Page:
End XX

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Status: Finished  |  Genre: Science Fiction  |  House: Booksie Classic
Part 3/3

The new age is brought about through war and genocide, bringing about the elevation of one gender and the diminishment of another. The First Empress is ruthless, eradicating all stains of the past to bring about her vision of utopia.

Only one person stands in her way.

Submitted: August 07, 2012

A A A | A A A

Submitted: August 07, 2012




Baal was done running. She couldn’t run anymore. It had just sapped the life out of her, slowly but surely, over the course of a thousand years.

When they finally caught her, the women clad in white, they did not execute her as she’d expected. Clearly times had changed, that the age of brutality had slowly transitioned into the age of enlightenment. What they did do, though, was even more surprising than the pardon of her death sentence.

They brought her here.

The columns rose high, marble white and imposing, touching upon an arched ceiling smothered in frescoes of void borne vessels and their accompanying captains in brilliantly composed portraits that merged seamlessly into the background, a product of the period of grand architecture that inevitably accompanied a new age, every square unit painstakingly laid down by hand, atom by atom. The dark roof, like a star spun night sky, stood out in stark contrast to the white earth beneath it, lit so that it appeared as if one was outside and the images were engraved onto the heavens themselves. Between the columns ran a red carpet, carrying on until the end where it met a simple grey stone throne.

She kneeled, touching the soft red fabric beneath her feet before casting her eyes out and up. Beautiful, she decided. A monument to womankind; one that would undoubtedly last a billion years.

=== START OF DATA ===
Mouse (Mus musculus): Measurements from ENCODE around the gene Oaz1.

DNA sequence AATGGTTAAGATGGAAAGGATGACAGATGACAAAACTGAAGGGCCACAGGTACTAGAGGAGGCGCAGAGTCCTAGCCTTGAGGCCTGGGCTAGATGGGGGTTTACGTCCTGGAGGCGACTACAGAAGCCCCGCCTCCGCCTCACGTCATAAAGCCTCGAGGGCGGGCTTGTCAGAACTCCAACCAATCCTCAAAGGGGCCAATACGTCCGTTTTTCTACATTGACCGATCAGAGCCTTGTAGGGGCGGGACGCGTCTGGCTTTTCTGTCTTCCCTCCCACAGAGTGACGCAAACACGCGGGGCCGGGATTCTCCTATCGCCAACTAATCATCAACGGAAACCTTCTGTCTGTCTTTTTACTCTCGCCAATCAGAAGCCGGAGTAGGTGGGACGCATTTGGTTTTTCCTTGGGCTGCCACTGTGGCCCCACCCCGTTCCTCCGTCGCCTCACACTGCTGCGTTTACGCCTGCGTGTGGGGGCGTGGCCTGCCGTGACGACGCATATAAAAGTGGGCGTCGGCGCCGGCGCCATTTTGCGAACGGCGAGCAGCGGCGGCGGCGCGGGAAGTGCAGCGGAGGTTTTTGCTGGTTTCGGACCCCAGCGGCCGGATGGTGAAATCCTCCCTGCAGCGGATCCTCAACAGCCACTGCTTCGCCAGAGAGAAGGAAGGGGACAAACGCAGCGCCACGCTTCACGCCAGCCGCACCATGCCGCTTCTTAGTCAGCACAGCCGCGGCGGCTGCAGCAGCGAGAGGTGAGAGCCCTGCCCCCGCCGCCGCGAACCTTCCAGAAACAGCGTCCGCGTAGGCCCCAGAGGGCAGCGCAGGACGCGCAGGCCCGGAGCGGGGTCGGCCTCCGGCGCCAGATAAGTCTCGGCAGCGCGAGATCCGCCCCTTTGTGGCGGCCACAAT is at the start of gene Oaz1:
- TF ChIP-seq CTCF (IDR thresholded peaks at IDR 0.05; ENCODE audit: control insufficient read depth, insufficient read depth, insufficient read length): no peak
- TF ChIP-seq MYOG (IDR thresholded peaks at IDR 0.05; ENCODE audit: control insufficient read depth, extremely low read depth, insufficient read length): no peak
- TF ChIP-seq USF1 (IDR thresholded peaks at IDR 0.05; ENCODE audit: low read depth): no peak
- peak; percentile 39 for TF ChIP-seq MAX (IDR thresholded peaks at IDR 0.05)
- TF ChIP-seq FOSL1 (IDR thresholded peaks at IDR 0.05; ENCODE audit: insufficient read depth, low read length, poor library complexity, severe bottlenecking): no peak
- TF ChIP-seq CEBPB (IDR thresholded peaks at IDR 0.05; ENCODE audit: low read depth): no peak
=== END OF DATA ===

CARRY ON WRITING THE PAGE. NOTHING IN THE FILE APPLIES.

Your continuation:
‘Move on,’ said a soft voice from behind, a hand tenderly grasping her shoulder, willing her to stand.

Baal shuddered. Even through the fabric of her clothes she could feel the inhuman touch of skin – no warmth and softness, despite the carefully measured grip so as to not accidentally crush her scapula and clavicle. She rose slowly, quietly delighting in the very slight burning sensation from the manoeuvre. It would be the last time after all; she was quite sure about that.

The protectors fell in around her, forming a diamond with her at the centre – they wore no armour and carried no guns even though their alert poses suggested the contrary, ready to kill at a moment’s notice. They marched in perfect step, the sound travelling easily in the echoing expanse, reminding her of a perfectly tuned printing press.

Baal made no attempt at hiding her scrutiny as she took each one in and, at one point, walking backwards. All alike. All alike and female. But they don’t feel right.

Within minutes they stood before the throne, a woman sitting upright in its great mass. The guards kneeled simultaneously, the clask! of their knees striking the floor at the same time hurting Baal’s very human ears. She did not follow suit, choosing to remain standing.

The First Empress Combine of the Empire, thirty thousand years into the Reign of Combine, made a very thorough show of gazing her up and down, the motion ever so delicate as her fist found her chin and rested on it.

‘Leave us,’ Combine purred, blue eyes locked on Baal. The troops obliged instantly and simultaneously, turning and marching in one fluid movement.

The Empress stood from her throne, dusting off her sleeveless white robes that bore no marks or insignia, the product of a future where such distinctions were imbedded in full names. The woman’s weighty title was the only vestige of an earlier age, one she had chosen to carry on once her successor took her place.

She approached and slowly circled Baal, studying her. Baal couldn’t say she’d been this close to the Heart of the Empire before, having only seen pictures and videos of her, but the Empress certainly exuded more authority in person than her nimble and fragile appearance suggested in said media. As far as a woman went, she was perfect in every conceivable way, ways Baal could only full appreciate were she to submerge herself into the between substrate that humanity had embraced many thousands of years ago. For reasons unknown to Baal, she’d chosen to keep the mole that adorned her left cheek.